Last week we saw Rahul Gandhi back in action man mode. He used different forms of transport to get to Mandsaur to show his sympathy with the families of the six farmers killed in police firing. Breathless reporters followed in his wake to report that he ‘ditched’ his car, walked several kilometres, and rode pillion on a motorcycle to shake off the police. He proved that three years in Opposition have changed him not one bit. He still loves adventure field trips and still accuses Narendra Modi of being the Prime Minister of rich Indians and the enemy of the poor.
Was it rich Indians who won him Uttar Pradesh? If Modi’s support came only from his ‘fifty rich friends’, a Pew survey released last week would not have found that 83 per cent of Indians are optimistic about the economic situation. Who is advising the Congress party’s future president? Who is filling his head with stupidities? I have little sympathy for the Congress party but ask these questions out of real concern, because India has never more desperately needed a strong opposition party.
On account of its absence, a dangerous smugness has settled over the Modi government and the Bharatiya Janata Party in recent months. This season of smugness began with the spectacular victory in Uttar Pradesh. In my ever humble opinion it was because of this smugness that it was so easy to impose Yogi Adityanath as Chief Minister even if the vote was for change and development. The new Chief Minister of our most populous state has shown that his priorities are closing down the meat industry and unleashing his policemen on young lovers through anti-Romeo squads. If he had first cleaned up corruption in the police force these measures may have served to achieve whatever goals he has in mind, but so far they have led only to more corruption. India Today reporters recently recorded policemen admitting that they are using their new powers to make money by making false arrests.
Has the Prime Minister noticed that his handpicked chief minister has moved firmly away from his promised goals of ‘parivartan’ and ‘vikas’? Has he noticed that ministers in his own Cabinet have delivered neither change nor development of any kind in the past three years? They have no reason at all to be smug but they are so smug that an encounter with almost any of them leaves me personally feeling that nothing has changed since the Sonia-Manmohan government lost power.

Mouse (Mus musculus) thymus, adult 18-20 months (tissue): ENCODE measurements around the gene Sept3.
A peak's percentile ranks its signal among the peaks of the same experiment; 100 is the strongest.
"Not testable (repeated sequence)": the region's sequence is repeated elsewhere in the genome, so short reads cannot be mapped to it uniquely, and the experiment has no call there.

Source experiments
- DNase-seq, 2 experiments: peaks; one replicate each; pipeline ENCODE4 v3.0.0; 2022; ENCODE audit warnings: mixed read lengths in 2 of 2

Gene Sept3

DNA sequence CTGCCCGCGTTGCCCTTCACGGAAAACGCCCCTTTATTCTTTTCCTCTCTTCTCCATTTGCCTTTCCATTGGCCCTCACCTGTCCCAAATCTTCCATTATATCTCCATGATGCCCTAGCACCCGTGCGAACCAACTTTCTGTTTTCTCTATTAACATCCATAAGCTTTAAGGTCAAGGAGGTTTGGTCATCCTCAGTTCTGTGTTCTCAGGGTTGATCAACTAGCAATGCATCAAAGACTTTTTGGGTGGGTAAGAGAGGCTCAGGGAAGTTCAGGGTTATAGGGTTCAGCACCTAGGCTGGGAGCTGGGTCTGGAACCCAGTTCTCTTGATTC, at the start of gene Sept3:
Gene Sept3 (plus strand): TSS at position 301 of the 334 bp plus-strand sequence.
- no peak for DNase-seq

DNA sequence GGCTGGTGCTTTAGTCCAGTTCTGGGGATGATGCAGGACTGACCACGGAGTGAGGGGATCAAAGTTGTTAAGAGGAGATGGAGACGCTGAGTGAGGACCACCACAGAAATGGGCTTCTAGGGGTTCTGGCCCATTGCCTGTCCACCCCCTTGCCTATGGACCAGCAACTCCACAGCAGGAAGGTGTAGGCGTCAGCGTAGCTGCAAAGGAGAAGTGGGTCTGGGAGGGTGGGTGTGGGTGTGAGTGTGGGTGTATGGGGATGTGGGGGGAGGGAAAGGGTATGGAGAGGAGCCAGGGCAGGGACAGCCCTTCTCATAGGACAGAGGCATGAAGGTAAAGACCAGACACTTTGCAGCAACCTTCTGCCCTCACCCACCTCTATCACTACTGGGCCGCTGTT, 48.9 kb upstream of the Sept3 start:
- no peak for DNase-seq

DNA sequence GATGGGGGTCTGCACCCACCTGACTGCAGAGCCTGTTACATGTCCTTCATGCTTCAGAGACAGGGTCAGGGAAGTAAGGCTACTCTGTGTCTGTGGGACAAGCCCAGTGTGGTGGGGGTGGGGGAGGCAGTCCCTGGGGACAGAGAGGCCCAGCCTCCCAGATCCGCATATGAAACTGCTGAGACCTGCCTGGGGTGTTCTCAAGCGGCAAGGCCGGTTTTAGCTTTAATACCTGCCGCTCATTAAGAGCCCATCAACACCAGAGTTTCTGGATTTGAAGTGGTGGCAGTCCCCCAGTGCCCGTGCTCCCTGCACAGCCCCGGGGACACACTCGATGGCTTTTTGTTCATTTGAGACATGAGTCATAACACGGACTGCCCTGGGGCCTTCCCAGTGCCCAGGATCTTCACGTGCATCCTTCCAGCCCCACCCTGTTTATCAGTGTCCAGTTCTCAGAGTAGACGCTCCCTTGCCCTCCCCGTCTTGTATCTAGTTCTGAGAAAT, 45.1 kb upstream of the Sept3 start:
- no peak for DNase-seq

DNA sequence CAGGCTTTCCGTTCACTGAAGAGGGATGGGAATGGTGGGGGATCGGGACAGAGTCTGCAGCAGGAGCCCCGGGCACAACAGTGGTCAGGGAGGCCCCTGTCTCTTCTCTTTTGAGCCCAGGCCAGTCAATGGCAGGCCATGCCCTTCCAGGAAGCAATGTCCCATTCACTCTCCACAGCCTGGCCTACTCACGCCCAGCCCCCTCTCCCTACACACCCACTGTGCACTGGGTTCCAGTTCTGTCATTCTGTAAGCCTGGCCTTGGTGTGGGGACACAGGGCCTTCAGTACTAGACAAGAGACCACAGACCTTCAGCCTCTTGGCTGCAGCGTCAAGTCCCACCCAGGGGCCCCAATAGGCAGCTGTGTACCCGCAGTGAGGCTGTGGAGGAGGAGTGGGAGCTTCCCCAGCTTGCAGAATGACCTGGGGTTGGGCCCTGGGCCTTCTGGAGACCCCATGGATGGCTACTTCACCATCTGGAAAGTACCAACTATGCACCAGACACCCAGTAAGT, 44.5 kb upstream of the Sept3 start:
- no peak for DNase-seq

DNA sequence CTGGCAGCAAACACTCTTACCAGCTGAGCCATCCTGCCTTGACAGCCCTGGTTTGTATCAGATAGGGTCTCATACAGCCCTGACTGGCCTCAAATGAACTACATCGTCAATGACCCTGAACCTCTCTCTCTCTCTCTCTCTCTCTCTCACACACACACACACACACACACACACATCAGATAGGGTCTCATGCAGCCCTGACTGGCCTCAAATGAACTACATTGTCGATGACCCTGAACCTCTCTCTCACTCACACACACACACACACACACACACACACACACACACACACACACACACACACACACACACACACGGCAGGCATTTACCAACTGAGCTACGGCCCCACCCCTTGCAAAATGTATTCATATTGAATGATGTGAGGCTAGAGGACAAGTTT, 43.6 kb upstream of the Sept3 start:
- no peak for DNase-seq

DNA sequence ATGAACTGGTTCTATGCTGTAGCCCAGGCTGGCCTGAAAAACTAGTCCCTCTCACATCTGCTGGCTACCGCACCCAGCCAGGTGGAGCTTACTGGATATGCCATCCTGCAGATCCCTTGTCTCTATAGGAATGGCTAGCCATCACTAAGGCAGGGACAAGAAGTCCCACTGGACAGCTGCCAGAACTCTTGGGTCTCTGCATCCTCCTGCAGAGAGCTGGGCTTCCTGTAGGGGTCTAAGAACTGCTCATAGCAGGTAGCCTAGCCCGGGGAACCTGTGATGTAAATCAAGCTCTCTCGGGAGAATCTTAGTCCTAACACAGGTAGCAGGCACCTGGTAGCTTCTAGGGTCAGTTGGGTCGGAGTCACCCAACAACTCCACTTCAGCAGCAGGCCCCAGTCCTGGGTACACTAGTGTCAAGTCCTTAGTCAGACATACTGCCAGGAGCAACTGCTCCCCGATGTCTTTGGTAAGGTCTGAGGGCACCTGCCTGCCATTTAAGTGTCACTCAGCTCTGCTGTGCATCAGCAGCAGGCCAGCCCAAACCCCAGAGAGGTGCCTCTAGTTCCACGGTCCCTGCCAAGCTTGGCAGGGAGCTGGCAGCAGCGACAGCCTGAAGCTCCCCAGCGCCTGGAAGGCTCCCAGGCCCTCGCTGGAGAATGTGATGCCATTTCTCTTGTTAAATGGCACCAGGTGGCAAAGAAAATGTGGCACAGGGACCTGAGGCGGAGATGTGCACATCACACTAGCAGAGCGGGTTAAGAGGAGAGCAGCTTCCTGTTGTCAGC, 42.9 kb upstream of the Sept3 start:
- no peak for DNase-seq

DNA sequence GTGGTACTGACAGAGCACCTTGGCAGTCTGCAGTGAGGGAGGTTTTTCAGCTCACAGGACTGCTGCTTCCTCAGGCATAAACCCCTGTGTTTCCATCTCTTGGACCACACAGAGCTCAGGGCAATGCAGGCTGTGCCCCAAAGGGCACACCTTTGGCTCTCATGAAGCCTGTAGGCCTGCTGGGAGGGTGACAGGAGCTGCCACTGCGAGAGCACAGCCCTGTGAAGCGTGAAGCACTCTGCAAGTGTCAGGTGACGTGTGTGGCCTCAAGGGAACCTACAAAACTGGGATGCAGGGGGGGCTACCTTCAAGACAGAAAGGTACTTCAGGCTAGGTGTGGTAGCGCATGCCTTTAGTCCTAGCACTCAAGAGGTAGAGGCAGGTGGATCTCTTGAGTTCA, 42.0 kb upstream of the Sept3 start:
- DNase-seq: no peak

Like Congress ministers they flaunt their VIP status wherever they go and the sad truth is that unlike Congress ministers they are more insufferable because they are new to power. So they revel quite shamelessly in their newfound place in the world and strut about as if they were masters of the universe. Most of these ministers have done no more than continue with bad policies made by their predecessors. So even such a futile and retrograde law as the Right to Education remains in place despite it being painfully obvious that all it has achieved is to allow officials to interfere in the running of private schools without doing anything to improve government schools.
It is true that some ministers have done reasonably well but not a single one of them so well as to explain the smugness that has settled over the government. It is a self-satisfaction so pervasive that it overwhelms me every time I walk into a government office. In countries where officialdom has been downsized ministers do not surround themselves with armies of secretaries, peons and servants. Nor do they travel in cavalcades or live at taxpayers expense in houses so large that the only other Indians who can afford to live in such style are a handful of billionaires. The reason why these things must change is because they inevitably induce smugness and complacency.
It is true that the Prime Minister’s personal popularity remains undiminished but for this he owes much to our opposition leaders who look truly dismal and bereft of new ideas. Rahul Gandhi is today the most important opposition leader and he is still saying exactly the sort of things that brought our oldest political party down to its lowest ebb ever. His speeches sound as if they were written for the 2014 general election. Has he not noticed any mistakes made by the Modi government that could become issues that require more than field trips to Mandsaur and Saharanpur?
It has to be sadly admitted that it is because of the opposition parties looking so bad that the Modi government is able to show such complacency about its future. But it is worth remembering that for people who reach the pinnacle of political power, there is nothing more dangerous than smugness. It always distorts reality and it always leads to preventing real change.